Essays on fall fertilizer application

dc.contributor.advisor Catherine L. Kling
dc.contributor.advisor Joseph A. Herriges
dc.contributor.advisor Jinhua Zhao
dc.contributor.author Nurmakhanova, Mira
dc.contributor.department Economics
dc.date 2018-08-22T18:37:14.000
dc.date.accessioned 2020-06-30T07:46:52Z
dc.date.available 2020-06-30T07:46:52Z
dc.date.copyright Tue Jan 01 00:00:00 UTC 2008
dc.date.issued 2008-01-01
dc.description.abstract <p>Increased use of nitrogen fertilizer in agricultural production has contributed to increased food production but also contributed to elevated concentration levels of nitrates in groundwater and surface water. High concentration levels of nitrates in drinking water supplied from groundwater and surface water have become a public concern because of their risks to human health.;One way to reduce nitrogen losses is to develop and apply technologies that enable farmers to more accurately match the amount and timing of fertilizer application to crop growth needs. It is best to apply nitrogen as close as possible to when crop needs it most, proper timing is most important with nitrogen fertilizer. Fall application of nitrogen increases the loss of nitrogen through denitrification, it also gives nitrogen time to leach through the root zone and into groundwater.;The first chapter gives overview of the timing of fertilizer application. The purpose of second chapter is to examine the effect of timing of fertilizer application on total amount of nitrogen fertilizer applied. The goals of the third chapter are twofold. First, it determines which factors influence the use of fall fertilizer application and conservation tillage in a modeling framework that recognizes the interrelationship between the two decisions. Second, it examines the implications of adopting these two practices for nitrogen productivity, which is measured by crop yield. The purpose of the forth paper is to develop a contract schedule to induce land-based nonpoint polluters to choose second-best input vectors for their soil type. Specifically, it concentrates on the issue of fall and spring nitrogen fertilizer application. It is assumed that the environmental agency can monitor the total amount of nitrogen applied; however, it cannot observe amounts of nitrogen applied in the fall and spring. Therefore, in addition to asymmetric information about soil type, this model also takes into account the moral hazard problem which appears because of unobserved actions taken by some farmers.</p>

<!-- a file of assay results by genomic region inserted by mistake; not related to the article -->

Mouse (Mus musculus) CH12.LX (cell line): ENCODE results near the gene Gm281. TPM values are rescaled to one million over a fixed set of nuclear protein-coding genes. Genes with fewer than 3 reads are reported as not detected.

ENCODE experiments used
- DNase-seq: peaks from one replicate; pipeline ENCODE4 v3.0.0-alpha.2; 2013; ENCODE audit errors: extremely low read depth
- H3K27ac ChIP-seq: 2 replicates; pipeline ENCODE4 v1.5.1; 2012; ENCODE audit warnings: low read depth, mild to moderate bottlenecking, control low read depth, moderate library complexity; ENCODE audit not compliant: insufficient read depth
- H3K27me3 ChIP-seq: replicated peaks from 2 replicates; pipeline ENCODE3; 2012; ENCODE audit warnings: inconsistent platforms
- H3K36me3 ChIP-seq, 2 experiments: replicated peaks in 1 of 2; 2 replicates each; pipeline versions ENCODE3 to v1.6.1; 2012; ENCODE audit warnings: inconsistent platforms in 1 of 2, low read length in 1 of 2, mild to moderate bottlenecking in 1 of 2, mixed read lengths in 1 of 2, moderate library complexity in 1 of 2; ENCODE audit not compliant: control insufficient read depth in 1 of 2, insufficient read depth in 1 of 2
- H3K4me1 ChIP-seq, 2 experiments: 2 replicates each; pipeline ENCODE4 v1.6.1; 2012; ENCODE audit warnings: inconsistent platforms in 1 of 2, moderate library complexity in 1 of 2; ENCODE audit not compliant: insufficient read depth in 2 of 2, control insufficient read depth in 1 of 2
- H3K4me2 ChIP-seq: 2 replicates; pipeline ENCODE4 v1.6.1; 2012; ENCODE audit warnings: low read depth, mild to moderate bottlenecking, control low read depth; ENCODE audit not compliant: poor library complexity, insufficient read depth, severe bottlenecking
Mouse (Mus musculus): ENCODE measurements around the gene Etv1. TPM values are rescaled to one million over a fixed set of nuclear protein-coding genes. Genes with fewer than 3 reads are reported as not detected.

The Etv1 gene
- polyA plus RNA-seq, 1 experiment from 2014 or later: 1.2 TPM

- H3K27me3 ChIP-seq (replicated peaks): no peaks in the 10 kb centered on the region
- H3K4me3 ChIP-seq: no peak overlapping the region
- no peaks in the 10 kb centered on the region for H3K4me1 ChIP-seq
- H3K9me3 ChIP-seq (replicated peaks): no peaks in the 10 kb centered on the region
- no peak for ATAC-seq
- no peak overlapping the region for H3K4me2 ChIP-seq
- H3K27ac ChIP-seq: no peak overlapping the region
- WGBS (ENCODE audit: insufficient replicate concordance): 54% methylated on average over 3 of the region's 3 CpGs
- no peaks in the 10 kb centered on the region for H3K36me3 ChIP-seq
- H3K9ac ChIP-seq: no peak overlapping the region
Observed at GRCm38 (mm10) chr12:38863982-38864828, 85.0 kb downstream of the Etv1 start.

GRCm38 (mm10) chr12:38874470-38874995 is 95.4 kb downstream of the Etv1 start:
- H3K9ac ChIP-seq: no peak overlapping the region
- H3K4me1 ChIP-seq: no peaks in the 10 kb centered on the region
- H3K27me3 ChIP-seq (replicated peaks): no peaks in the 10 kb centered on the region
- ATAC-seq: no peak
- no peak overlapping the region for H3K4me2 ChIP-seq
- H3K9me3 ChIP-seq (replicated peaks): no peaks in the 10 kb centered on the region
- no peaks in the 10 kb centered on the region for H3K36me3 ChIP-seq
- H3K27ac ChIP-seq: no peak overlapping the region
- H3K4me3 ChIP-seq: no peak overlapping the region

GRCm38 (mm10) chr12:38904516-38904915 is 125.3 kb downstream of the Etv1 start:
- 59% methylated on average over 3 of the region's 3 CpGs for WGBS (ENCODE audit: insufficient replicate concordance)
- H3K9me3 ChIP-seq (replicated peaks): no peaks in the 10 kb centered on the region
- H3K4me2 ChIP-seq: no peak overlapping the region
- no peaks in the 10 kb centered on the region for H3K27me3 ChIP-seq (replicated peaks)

dc.format.mimetype application/pdf
dc.identifier archive/lib.dr.iastate.edu/rtd/15740/
dc.identifier.articleid 16739
dc.identifier.contextkey 7042995
dc.identifier.doi https://doi.org/10.31274/rtd-180813-16947
dc.identifier.s3bucket isulib-bepress-aws-west
dc.identifier.submissionpath rtd/15740
dc.identifier.uri https://dr.lib.iastate.edu/handle/20.500.12876/69402
dc.language.iso en
dc.source.bitstream archive/lib.dr.iastate.edu/rtd/15740/3330736.PDF|||Fri Jan 14 20:45:54 UTC 2022
dc.subject.disciplines Agricultural and Resource Economics
dc.subject.disciplines Agricultural Economics
dc.subject.disciplines Agriculture
dc.subject.disciplines Economics
dc.subject.keywords Economics
dc.title Essays on fall fertilizer application
dc.type article
dc.type.genre dissertation
dspace.entity.type Publication
relation.isOrgUnitOfPublication 4c5aa914-a84a-4951-ab5f-3f60f4b65b3d
thesis.degree.level dissertation
thesis.degree.name Doctor of Philosophy
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